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On Tuesday (14 March) APRA released the Quarterly Authorised Deposit-taking Institution (ADI) Performance and the Quarterly ADI Property Exposure publications for the quarter ended 31 December 2022.
The total value of new residential loans funded in the December quarter 2022 was $150 billion, down 12.2 per cent from the $171 billion funded in the three months to 31 December 2021.
The data also showed significant decline in new mortgages with a high debt-to-income ratio. Only 11 per cent of loans are written on six times income or over in 2022, down 13.3 percentage points from 24.3 in the December quarter of 2021.
Eliza Owen, head of research at CoreLogic Australia, said the sharp drop-off in lending at high debt-to-income ratios and loan-to-income ratios coincides with the bulk of the current rate-hiking cycle flowing through to prospective borrowers, who has limited borrowing capacity.
“Both of these ratios represent record lows, though on a relatively short back series to March 2019,” she said.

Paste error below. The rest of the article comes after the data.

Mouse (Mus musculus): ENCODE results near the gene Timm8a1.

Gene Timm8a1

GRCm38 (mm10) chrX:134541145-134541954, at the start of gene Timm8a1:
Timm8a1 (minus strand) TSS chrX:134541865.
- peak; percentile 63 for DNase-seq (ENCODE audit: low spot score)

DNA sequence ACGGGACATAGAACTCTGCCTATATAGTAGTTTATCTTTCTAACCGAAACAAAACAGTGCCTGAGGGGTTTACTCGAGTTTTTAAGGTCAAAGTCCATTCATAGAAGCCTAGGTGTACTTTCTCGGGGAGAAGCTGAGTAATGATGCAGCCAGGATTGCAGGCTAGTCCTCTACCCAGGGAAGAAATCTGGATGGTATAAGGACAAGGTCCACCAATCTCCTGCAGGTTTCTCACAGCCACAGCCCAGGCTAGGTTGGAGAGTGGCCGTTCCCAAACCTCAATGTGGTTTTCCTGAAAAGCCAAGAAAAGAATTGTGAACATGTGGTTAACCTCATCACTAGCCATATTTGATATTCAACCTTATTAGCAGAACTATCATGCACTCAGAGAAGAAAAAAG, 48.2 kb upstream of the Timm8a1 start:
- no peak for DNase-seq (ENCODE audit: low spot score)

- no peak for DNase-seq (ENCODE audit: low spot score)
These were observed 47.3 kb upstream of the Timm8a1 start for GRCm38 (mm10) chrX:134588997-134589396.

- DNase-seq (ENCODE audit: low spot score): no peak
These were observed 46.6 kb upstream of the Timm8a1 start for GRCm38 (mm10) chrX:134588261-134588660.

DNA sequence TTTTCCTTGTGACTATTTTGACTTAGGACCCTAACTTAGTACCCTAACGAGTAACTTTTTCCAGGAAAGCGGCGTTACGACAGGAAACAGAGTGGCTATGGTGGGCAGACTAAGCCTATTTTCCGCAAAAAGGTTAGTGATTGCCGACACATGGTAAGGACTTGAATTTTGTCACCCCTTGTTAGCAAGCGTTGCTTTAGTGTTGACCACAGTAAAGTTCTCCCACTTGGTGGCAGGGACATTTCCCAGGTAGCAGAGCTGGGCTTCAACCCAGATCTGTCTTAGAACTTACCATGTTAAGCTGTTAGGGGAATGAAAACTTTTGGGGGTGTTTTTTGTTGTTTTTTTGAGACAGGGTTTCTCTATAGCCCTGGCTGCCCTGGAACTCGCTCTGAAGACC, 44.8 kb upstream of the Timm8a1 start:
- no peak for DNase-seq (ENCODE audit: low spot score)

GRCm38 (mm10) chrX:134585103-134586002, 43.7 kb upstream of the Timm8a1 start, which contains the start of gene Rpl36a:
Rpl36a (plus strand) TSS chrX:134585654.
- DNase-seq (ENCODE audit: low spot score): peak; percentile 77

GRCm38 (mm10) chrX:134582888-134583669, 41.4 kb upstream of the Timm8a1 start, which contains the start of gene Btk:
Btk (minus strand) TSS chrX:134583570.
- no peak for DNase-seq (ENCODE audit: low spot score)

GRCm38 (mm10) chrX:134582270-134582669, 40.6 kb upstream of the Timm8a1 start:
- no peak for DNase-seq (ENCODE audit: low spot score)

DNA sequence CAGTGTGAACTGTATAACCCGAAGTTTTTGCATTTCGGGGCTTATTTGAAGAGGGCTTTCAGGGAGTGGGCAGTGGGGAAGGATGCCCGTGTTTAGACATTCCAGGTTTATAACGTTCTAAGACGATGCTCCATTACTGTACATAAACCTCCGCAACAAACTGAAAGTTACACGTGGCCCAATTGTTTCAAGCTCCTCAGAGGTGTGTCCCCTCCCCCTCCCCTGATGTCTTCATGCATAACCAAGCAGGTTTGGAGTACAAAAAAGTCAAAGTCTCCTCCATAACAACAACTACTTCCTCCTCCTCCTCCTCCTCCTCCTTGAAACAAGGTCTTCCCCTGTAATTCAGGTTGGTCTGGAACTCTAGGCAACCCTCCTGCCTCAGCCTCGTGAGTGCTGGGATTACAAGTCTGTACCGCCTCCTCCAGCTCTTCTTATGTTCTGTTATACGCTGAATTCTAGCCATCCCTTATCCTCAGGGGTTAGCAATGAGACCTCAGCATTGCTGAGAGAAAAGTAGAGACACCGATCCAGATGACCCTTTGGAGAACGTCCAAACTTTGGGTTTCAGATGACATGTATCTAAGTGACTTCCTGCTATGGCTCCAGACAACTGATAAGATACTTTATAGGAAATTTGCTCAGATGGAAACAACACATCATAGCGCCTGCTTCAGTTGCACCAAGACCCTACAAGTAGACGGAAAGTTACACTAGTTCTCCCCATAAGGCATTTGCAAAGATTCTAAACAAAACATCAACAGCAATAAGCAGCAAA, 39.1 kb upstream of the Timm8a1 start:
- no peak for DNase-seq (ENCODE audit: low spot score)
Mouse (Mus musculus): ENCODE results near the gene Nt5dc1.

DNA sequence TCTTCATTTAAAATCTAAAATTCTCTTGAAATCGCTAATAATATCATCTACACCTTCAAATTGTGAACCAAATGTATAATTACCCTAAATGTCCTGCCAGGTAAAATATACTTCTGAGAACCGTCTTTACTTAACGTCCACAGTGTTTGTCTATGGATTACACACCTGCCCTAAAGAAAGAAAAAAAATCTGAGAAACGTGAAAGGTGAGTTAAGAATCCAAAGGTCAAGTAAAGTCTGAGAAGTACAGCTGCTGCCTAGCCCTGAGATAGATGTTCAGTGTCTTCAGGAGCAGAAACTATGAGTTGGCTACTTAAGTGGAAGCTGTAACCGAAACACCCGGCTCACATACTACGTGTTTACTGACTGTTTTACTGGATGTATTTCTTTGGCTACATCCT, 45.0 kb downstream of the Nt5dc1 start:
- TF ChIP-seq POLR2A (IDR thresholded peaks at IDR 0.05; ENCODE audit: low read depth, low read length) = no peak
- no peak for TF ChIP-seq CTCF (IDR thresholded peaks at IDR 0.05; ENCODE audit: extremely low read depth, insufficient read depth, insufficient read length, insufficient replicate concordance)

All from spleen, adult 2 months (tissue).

Almost one in five new loans (19.2 per cent) were interest-only, with no change on the 2021 quarter.
“ADIs’ profitability, asset quality, capital and liquidity positions remain strong. Capital adequacy ratios were broadly stable over the year. The non-performing loan ratio continued to improve, indicating that rising interest rates are yet to have a material impact on asset quality,” APRA said.
“New housing lending activity continued to decline from the peaks observed during the pandemic, influenced by increases in the cash rate. However, lending volume is still considerably above pre-pandemic levels. The general risk profile for new residential mortgage lending is improving, as the proportion of new lending at either high loan-to-valuation ratios or at high debt-to-income ratios continues to decline.”
Latest ABS lending indicators data has revealed a further decrease in the value of new loan commitments for January 2023.
Research conducted by Comparator for the Mortgage and Finance Association of Australia (MFAA) showed mortgage brokers settled $89.58 billion in the three months to 31 December 2022. Based on APRA’s data, this accounts for 59.7 per cent.
The value of new loan commitments for housing fell 5.3 per cent to $22.1 billion in January 2023, according to the Australian Bureau of Statistics (ABS).